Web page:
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Columbus exploring 5 percent ‘seat fee’ on arts, entertainment tickets

Amber Evans / Lantern reporter

The cost of attending a concert could increase under a newly proposed “seat fee” on every entertainment ticket.

The Greater Columbus Arts Council proposed a 5 percent “seat fee,” or admissions tax, to provide a new source of revenue to promote the arts.

“This is really an investment in our arts and an investment in the community,” said Jami Goldstein, spokeswoman for the Greater Columbus Arts Council.

The Columbus Arts Market Sustainability Analysis, a study the Columbus Foundation released in January 2011, marked Columbus as a “viable” market for the arts, but not “sustainable,” because of the low level of resources dedicated to the arts. Other Ohio cities, such as Cincinnati and Cleveland, are listed as “sustainable” and “vital,” respectively.

“The goal of this is, over a 10-year period, to move Columbus from ‘viable’ to ‘sustainable,'” Goldstein said.

A “viable” rating means that organizations can function, but have little room for growth. “Sustainable” and “vital” require an ability for arts organizations to market, program and reinvest in themselves.

How Columbus will get to “sustainable,” Goldstein said, is through the increased funding from the “seat fee.” The funding will be used for grants and endowments for artists and art organizations in the area, Goldstein said.

“Think about this 5 percent fee as an investment back in the community,” Goldstein said.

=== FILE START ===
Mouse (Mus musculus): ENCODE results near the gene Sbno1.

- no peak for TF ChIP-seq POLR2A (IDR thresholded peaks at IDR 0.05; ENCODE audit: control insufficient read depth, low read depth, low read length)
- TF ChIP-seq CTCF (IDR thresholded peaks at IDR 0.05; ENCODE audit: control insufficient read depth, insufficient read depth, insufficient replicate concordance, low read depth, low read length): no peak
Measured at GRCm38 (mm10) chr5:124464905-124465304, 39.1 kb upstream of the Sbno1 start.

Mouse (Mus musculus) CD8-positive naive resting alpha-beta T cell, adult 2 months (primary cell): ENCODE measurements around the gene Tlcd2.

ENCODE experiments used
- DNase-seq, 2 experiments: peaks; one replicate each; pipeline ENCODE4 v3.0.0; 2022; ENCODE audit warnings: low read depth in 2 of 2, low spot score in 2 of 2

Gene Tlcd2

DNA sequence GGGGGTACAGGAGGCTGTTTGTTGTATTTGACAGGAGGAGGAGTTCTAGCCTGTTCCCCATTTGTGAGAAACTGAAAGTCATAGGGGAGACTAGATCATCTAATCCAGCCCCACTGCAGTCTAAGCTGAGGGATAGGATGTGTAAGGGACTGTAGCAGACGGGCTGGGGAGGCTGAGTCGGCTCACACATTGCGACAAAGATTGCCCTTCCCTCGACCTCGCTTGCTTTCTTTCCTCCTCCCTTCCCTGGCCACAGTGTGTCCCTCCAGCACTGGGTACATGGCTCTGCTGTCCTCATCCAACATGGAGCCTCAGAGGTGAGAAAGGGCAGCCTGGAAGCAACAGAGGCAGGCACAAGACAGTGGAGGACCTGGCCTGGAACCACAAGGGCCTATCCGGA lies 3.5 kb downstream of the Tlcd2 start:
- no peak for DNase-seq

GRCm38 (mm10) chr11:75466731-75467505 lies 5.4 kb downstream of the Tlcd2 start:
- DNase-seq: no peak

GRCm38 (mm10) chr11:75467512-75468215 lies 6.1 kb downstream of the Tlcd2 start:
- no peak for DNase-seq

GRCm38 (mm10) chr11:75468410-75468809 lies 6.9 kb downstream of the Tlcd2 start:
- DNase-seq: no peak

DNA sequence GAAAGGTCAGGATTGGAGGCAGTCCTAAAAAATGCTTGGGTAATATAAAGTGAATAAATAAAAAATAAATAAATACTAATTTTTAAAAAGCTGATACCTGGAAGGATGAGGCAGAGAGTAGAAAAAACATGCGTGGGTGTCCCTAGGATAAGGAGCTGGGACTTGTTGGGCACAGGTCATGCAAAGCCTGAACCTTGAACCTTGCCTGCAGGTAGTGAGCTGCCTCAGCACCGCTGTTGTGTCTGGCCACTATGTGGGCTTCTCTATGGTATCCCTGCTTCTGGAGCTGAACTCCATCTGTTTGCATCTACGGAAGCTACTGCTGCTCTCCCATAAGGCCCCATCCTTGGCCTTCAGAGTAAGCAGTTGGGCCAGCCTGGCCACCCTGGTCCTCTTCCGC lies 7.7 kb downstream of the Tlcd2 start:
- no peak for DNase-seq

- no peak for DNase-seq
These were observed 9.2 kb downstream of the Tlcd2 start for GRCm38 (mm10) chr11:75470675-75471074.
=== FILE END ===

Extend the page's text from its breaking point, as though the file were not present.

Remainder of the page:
The 5 percent fee would mean a $49.50 Black Keys ticket would cost an extra $2.47.

Goldstein said she’s not sure when the fee would be enacted and couldn’t give an estimate. She said it’s still in the proposal stage.

“We can drive it as fast as we can, but there are a lot of conversations that have to happen,” Goldstein said.

However, not everyone is in favor of the fee.

Its addition could cause strain on venues such as the Short North Stage, which is smaller than venues such as the Schottenstein Center, said Rick Gore, executive producer at Short North Stage.

“This creates another level of bookkeeping that’s hard on smaller organizations like ours,” Gore said.

Gore said he wasn’t sure how a fee would affect sales, but said it probably wouldn’t make people buy less tickets.

Gore said he supports the Greater Columbus Arts Council and thinks it does a “pretty good job” fairly supporting arts organizations, but would like to know more about the fee and how the funds will be distributed.

The council has yet to speak with the university on how this would affect student tickets.

While the council isn’t sure how the proposal would affect student tickets, Goldstein said they’re looking at a “bottom level” so that tickets less than $10 would be unaffected.

“We never figured movie tickets into the scenario,” Goldstein said.

Some students said they don’t believe the fee will create any adverse effects.

“I don’t think that it’s a problem,” said Tina Song, a third-year in marketing. Song referred to the fee as “small” and said artists shouldn’t have to struggle.

“Anything you can do to help artists is really good,” Song said.

Chloe Meyer, a first-year in exploration, said she wouldn’t have an issue with the fee.

“I’m a supporter of the arts,” Meyer said.

The council is also looking into offering discount ticket programs for last minute, affordable tickets for students and visitors to Columbus.

“The most important thing to us is making arts accessible for everyone,” Goldstein said.

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